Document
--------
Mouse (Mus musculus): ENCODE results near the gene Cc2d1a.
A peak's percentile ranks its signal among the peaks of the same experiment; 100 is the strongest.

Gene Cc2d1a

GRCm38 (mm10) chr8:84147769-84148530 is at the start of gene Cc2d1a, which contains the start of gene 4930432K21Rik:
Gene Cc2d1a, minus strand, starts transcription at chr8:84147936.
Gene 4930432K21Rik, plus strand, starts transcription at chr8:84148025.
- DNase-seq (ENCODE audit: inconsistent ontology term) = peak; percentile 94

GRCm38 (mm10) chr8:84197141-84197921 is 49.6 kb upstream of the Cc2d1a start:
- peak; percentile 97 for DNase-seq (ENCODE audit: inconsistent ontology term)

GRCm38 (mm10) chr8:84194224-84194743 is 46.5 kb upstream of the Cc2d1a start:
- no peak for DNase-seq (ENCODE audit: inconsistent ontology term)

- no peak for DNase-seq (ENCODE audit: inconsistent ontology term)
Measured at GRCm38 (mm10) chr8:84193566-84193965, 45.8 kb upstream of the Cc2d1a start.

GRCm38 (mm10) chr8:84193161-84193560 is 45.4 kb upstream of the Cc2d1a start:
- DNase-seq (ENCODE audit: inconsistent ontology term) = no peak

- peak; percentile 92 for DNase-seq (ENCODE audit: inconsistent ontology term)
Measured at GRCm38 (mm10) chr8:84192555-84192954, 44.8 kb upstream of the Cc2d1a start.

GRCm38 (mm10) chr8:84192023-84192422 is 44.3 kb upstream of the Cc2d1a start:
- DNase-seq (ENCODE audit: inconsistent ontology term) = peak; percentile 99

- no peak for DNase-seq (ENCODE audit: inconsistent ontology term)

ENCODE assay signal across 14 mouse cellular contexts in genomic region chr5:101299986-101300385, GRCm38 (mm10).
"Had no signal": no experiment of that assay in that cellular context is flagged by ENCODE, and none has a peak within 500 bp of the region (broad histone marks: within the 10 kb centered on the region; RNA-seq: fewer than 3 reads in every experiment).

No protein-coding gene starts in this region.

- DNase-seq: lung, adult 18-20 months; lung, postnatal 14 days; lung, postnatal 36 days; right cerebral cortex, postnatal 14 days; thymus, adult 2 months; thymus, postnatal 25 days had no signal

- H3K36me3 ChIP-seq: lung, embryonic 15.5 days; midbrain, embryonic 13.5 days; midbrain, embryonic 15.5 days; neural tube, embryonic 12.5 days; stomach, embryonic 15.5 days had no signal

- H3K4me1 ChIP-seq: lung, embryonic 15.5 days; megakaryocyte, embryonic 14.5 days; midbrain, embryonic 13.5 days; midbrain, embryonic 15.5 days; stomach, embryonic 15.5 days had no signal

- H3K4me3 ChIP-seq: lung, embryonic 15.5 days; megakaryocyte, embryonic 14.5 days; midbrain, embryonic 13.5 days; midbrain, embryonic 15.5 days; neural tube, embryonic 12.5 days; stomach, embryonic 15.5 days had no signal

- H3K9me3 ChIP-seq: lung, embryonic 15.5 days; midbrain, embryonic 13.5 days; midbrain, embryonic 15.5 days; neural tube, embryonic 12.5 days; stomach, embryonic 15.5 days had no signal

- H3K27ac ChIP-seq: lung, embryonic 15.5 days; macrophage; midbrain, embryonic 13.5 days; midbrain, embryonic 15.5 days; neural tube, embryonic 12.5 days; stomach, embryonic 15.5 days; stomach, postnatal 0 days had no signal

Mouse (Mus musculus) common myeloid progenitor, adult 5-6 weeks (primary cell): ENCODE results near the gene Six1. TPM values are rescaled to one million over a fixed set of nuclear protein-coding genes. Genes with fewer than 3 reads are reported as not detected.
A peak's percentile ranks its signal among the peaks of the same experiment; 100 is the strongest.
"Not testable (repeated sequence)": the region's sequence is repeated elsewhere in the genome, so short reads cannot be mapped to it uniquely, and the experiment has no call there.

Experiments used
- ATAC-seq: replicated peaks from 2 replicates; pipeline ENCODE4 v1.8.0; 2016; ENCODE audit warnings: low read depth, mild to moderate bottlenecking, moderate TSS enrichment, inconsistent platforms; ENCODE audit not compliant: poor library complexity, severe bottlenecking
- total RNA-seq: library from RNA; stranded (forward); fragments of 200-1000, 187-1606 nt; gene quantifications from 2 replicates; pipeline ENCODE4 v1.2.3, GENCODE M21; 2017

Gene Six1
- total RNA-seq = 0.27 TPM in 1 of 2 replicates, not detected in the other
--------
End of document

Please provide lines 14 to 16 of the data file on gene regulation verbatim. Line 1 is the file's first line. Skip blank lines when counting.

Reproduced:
GRCm38 (mm10) chr8:84193161-84193560 is 45.4 kb upstream of the Cc2d1a start:
- DNase-seq (ENCODE audit: inconsistent ontology term) = no peak

- peak; percentile 92 for DNase-seq (ENCODE audit: inconsistent ontology term)